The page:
So along comes the snake with the temptation, and the woman decides to eat from the tree. We can see that temptation came by way of perfectly reasonable explanation. It was good for food and it was desirable for gaining wisdom.
Now just in case a guy wants to say...see the woman did it! It is all her fault. Make sure you read the last line of verse 6. “She also gave some to her husband, who was with her, and he ate it.” The man was standing right there. No, you go ahead.
Anyway, God told them in Genesis 2:17, “...for when you eat from [the tree] you will certainly die.” And while physical death was not immediate, Death and Evil entered our world. And as a result of their sin
Our reflection of the Image of God is now broken.
Our passage points us to four different effects of this brokenness caused by sin.
Our relationship with God is broken.
“Then the man and his wife heard the sound of the Lord God as he was walking in the garden in the cool of the day, and they hid from the Lord God among the trees of the garden. But the Lord God called to the man, “Where are you?”
He answered, “I heard you in the garden, and I was afraid because I was naked; so I hid.”
And he said, “Who told you that you were naked? Have you eaten from the tree that I commanded you not to eat from?”As a result of their sin, the human-God relationship was damaged. What used to be a close, unobscured relationship has now been tainted and damaged. And this broken relationship has been passed down to each one of us.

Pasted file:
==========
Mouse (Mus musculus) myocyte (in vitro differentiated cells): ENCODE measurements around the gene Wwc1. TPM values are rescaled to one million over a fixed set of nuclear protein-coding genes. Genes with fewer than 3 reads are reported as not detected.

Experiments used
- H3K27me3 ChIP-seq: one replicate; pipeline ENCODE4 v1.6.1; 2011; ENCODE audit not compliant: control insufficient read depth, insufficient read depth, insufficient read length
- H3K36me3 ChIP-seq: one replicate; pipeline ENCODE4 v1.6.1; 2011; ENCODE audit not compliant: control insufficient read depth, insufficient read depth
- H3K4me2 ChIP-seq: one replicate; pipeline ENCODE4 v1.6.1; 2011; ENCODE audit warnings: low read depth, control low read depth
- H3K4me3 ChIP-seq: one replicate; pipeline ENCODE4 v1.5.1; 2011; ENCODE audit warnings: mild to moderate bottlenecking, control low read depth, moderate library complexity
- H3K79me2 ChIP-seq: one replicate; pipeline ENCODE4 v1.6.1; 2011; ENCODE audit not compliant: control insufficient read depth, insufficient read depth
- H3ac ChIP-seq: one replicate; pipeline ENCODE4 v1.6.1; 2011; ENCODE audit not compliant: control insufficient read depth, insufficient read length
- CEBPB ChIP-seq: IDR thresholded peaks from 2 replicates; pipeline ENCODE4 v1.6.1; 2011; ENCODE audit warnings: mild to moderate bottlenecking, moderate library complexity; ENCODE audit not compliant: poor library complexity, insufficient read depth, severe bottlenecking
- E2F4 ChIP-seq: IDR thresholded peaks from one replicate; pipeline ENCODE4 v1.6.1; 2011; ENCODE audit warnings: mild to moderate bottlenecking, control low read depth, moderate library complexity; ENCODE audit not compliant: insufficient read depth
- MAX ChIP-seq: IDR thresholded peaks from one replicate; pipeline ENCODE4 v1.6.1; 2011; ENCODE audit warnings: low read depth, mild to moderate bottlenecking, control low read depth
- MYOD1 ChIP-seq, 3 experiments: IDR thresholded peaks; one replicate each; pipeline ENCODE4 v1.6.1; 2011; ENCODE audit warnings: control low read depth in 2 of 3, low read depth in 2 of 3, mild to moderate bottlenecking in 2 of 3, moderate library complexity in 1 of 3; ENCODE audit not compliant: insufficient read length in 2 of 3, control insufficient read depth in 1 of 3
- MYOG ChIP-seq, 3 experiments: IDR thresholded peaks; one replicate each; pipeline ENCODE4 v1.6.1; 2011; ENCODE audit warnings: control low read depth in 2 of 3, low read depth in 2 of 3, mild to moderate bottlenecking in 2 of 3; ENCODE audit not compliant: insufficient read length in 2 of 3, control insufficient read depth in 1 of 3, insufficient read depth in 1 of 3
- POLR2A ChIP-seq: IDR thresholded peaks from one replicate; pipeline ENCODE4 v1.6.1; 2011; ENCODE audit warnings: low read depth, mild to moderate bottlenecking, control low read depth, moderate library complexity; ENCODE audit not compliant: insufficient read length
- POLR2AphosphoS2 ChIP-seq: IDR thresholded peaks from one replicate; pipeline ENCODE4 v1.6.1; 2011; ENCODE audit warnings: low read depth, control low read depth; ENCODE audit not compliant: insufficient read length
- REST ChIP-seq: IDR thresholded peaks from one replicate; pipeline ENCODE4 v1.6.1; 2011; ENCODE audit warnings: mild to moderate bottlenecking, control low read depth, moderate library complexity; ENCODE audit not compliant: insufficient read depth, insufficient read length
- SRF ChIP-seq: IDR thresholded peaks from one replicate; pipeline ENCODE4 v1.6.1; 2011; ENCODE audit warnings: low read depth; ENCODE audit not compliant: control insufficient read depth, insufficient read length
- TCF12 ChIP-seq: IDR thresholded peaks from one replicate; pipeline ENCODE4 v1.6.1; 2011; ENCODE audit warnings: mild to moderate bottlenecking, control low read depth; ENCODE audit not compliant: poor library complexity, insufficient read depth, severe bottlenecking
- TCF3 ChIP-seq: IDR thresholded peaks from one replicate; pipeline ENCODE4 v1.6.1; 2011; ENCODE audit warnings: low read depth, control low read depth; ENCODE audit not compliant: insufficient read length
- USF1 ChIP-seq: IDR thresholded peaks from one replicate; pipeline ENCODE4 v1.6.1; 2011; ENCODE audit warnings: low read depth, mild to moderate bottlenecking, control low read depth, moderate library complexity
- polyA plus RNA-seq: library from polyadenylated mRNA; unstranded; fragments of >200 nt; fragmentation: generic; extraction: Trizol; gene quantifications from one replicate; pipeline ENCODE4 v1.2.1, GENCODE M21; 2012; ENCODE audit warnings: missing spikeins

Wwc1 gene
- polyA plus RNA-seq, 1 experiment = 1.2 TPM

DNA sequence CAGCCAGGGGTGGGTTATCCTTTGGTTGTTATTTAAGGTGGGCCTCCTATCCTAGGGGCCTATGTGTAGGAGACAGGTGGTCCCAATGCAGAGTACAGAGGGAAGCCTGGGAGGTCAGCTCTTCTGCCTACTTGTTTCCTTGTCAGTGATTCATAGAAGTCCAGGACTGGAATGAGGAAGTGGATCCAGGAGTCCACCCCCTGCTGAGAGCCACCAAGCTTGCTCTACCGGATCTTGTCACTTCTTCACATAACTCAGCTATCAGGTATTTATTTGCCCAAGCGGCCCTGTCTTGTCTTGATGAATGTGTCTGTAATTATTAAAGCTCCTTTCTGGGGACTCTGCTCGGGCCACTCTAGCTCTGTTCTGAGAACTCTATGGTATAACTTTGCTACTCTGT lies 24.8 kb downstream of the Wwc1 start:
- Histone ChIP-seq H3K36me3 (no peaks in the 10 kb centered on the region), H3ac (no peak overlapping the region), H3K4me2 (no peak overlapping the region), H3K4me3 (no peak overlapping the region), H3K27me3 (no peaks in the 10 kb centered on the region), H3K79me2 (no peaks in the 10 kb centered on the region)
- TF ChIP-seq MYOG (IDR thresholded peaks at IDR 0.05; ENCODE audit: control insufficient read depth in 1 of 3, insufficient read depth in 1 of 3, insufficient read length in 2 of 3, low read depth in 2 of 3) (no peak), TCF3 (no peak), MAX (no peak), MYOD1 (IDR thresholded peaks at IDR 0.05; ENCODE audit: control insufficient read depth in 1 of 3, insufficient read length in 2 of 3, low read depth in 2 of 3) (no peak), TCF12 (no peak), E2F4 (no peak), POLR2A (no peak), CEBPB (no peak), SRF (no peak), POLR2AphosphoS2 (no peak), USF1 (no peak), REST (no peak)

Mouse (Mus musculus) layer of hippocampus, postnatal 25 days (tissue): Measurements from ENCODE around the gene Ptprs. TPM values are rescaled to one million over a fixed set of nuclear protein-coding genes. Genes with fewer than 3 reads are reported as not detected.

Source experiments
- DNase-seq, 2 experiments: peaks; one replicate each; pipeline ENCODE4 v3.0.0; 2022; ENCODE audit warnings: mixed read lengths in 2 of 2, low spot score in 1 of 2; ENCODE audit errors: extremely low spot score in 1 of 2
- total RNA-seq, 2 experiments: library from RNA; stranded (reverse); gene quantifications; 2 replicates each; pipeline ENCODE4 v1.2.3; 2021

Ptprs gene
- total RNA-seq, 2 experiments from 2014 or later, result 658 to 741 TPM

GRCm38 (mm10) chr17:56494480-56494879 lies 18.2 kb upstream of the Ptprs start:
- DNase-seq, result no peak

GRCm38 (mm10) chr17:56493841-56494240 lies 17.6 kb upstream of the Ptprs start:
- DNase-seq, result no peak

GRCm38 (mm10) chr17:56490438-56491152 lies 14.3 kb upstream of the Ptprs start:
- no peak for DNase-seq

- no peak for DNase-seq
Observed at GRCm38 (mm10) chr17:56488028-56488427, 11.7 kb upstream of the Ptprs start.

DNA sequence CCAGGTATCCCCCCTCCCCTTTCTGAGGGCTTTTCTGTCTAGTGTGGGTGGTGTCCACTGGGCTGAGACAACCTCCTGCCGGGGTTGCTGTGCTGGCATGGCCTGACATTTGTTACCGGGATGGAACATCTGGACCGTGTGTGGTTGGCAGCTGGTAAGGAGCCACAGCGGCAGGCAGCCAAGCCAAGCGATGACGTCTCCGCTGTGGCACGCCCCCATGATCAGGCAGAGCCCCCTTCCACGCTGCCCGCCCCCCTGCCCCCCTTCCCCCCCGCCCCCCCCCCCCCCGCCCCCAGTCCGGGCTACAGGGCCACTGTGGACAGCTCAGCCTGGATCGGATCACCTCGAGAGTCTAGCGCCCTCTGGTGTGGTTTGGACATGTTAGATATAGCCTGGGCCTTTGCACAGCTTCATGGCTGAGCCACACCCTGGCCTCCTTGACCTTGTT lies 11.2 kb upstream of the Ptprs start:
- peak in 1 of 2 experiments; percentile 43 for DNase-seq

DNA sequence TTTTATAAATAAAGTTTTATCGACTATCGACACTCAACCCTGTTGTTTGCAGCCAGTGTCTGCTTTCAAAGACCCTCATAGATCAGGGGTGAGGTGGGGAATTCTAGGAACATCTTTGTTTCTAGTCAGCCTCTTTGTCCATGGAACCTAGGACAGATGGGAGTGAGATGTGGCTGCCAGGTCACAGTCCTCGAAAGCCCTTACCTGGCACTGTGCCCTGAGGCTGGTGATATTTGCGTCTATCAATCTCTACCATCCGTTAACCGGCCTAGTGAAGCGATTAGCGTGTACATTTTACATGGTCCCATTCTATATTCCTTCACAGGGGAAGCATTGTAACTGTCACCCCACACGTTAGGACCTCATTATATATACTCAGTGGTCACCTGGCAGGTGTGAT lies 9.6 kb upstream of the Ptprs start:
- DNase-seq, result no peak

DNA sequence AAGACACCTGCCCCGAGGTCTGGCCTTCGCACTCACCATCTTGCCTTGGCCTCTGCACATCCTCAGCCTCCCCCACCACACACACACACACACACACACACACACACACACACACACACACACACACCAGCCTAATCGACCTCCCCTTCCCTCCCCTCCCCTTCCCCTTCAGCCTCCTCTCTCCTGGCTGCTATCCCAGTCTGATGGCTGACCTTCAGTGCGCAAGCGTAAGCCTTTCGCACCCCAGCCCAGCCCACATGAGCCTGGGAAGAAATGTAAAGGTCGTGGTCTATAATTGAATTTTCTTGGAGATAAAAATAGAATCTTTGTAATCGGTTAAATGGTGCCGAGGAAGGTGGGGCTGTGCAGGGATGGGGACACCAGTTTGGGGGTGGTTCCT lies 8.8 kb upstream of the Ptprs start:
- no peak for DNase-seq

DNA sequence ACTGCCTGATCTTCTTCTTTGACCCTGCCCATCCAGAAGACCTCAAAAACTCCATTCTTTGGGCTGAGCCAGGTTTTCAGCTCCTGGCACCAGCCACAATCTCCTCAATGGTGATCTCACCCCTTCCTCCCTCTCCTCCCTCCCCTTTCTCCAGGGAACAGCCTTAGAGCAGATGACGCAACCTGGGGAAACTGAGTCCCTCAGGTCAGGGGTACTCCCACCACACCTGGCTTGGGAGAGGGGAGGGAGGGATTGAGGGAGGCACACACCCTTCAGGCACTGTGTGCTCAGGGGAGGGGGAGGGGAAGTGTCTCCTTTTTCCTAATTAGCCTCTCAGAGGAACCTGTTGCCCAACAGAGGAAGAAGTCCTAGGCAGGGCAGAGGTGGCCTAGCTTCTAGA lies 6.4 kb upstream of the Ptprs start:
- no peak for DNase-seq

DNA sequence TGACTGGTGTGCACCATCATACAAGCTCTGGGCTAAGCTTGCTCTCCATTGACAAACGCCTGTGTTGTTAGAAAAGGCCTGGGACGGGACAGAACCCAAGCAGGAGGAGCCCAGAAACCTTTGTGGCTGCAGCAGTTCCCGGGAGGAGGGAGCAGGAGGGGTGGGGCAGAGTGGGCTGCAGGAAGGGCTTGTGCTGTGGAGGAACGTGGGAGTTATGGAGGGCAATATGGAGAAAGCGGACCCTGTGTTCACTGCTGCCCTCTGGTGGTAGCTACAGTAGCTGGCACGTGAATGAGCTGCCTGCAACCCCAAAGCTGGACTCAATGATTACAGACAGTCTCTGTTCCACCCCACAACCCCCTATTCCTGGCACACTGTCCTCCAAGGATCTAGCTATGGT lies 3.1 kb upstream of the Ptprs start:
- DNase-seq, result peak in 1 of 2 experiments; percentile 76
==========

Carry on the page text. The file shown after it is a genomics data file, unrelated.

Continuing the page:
In theological terms they call this Original Sin. I have come to the conclusion that the best way to understand Original Sin is in terms of relationship. If your grandparents are close friends with another family. They did everything together. They had dinners together. They played games. They enjoyed each others company. But say one day someone does something to damage that relationship. They each go their own way. They refuse to speak with each other or associate with each other. They even forbid their children to play together. Years later, you will not have a relationship with that family because your grandparents severed the relationship with them.
The man and the woman damaged the human relationship with God that day in the Garden, and put us outside the bounds of relationship with God.
And this broken relationship between human beings and God continues with devastating effects for each one of us. But there are hints in every human being that remind us of this aspect of brokenness. Augustine said every human being has a God-shaped hole, and nothing will satisfy us until we have a restored relationship with God.
We may stuff other things into our life, but if we are to find true meaning and worth in our life...we must restore that relationship with God.